The US robotic rover Perseverance has successfully landed on Mars which was a part of the mission Mars2020. Perseverance was soon followed by China’s Zhourong.
These two were the fifth and sixth planetary rovers landed on Moon.
Chang’E-4 lander and its Yutu-2 rover were the first to be landed on the far side of the moon in 2019. This has made a milestone in planetary exploration.
The Yutu-2 rover has used ground-penetrating radar through which scientists can clearly understand the layers beneath the moon’s surface and how the planet has evolved.
The far side of the moon is an important area for scientists due to its geological formations. It blocks all the electromagnetic noise which makes it a better place for building radio telescopes.
This was the first time of using ground-penetrating radar on rovers. It will help to understand the subsurface of landing sites and what is happening below the ground.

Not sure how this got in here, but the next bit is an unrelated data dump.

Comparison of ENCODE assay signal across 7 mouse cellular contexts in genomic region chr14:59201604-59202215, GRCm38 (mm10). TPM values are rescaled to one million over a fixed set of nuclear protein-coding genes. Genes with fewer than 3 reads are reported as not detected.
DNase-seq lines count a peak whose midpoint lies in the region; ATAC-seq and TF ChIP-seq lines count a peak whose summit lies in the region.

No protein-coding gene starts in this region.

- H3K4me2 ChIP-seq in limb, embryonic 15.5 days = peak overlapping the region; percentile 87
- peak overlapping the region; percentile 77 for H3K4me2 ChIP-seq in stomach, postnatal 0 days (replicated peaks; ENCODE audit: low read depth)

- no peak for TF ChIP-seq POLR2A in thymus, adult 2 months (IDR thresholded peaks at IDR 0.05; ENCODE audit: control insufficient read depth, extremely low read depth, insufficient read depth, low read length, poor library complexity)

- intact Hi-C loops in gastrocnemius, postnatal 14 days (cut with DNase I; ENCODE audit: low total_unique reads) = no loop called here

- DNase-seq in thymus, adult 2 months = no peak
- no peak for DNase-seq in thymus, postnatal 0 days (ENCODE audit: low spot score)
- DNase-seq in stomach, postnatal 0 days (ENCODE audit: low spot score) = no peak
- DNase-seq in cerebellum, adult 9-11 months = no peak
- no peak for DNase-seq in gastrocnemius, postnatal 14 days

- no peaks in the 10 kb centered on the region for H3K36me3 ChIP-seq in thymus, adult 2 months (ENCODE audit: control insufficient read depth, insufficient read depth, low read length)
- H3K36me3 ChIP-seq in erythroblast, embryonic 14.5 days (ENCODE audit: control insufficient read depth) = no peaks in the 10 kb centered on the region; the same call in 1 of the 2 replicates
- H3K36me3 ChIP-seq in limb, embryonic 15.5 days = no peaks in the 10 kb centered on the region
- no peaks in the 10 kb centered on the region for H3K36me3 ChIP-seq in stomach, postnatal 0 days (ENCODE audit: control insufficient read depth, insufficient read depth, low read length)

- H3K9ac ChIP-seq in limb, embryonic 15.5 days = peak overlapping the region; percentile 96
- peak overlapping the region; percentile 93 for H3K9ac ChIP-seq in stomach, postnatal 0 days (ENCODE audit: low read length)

GPR has the ability to collect information about a planet’s soil and its subsurface layers. This information will give scientists better insights about the geological evolution of the planet.
The first on-site GPR data was provided by Chang’E-3, E-4 and E-5 lunar missions. This data is about the investigation of the structure of surface layers of the far side of the moon.
Though the GPR cannot detect gradual variations from one layer to another of the surface. This is why the team has developed a new method which will help them to detect the layers that are hidden inside rocks and boulders. The new method has been used to process the GPR data captured by Yutu-2 rover which landed on moon’s Aitken Basin.
The Aitken basin is known to be created by a meteoroid impact. The detection tool has revealed a layered structure in the first 10m of moon which was previously unseen.
Scientists will use this method to more accurate estimations about the depth of the top surface of lunar soil. This will estimate the stability and strength of the soil foundation for establishing research stations.
The newly discovered complex layered structure suggests the overall evolution of lunar craters.